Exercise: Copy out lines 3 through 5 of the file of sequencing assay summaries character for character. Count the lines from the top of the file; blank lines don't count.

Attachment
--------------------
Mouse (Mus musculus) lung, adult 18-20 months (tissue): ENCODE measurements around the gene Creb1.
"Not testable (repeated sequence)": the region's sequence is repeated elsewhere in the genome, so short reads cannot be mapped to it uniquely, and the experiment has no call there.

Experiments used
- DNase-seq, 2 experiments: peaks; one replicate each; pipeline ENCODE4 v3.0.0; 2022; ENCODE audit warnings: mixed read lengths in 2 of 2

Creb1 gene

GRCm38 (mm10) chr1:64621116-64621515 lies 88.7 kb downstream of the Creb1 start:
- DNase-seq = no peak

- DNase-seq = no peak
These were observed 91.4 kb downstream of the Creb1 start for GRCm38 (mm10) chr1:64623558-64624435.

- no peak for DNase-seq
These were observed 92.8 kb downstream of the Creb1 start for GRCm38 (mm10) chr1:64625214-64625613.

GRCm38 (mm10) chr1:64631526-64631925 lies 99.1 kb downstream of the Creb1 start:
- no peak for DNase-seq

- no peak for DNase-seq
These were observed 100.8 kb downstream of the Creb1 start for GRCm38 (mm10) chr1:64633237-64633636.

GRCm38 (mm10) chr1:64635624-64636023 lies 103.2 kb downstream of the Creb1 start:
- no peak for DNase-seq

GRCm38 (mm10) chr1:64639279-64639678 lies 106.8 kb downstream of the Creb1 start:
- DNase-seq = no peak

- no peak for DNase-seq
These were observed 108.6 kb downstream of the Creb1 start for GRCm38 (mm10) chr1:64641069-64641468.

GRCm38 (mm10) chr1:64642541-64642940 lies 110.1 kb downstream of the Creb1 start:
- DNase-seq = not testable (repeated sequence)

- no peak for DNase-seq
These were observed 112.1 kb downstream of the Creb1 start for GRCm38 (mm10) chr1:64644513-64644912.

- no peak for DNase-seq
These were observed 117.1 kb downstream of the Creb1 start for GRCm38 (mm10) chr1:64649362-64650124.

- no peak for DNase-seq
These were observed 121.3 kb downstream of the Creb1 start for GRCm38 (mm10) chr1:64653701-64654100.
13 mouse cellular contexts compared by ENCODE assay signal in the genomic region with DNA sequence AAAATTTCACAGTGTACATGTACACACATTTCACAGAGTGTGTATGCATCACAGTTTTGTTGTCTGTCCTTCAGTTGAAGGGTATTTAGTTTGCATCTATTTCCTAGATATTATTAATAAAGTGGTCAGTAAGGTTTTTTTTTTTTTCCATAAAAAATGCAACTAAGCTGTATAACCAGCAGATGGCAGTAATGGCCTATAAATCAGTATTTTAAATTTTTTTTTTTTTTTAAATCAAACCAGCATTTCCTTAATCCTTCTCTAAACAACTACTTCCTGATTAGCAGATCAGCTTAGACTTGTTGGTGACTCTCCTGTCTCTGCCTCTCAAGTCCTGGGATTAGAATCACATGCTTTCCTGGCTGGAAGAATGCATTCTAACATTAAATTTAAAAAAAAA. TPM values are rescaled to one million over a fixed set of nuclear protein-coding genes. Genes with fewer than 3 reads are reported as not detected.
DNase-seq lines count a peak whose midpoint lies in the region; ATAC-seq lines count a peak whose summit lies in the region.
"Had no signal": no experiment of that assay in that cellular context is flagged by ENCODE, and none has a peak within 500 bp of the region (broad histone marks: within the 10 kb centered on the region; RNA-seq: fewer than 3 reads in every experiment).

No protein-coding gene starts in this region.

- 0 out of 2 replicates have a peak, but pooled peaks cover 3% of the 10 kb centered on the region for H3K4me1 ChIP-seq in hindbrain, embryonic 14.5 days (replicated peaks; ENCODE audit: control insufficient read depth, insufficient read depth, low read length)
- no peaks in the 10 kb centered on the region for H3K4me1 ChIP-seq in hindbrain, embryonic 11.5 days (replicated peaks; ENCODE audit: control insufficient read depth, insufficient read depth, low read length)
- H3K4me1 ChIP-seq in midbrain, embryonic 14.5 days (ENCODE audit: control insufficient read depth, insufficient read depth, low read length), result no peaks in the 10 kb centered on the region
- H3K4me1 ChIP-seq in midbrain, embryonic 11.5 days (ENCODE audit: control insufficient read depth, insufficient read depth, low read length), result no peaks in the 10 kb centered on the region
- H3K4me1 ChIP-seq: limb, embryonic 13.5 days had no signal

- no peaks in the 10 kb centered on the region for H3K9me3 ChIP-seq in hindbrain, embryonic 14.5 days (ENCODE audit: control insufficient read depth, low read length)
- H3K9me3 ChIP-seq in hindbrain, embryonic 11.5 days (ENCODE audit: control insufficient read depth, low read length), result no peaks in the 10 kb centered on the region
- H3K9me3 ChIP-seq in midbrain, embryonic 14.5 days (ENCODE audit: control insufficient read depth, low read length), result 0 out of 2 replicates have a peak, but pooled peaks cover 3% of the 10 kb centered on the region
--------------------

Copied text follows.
Experiments used
- DNase-seq, 2 experiments: peaks; one replicate each; pipeline ENCODE4 v3.0.0; 2022; ENCODE audit warnings: mixed read lengths in 2 of 2

Creb1 gene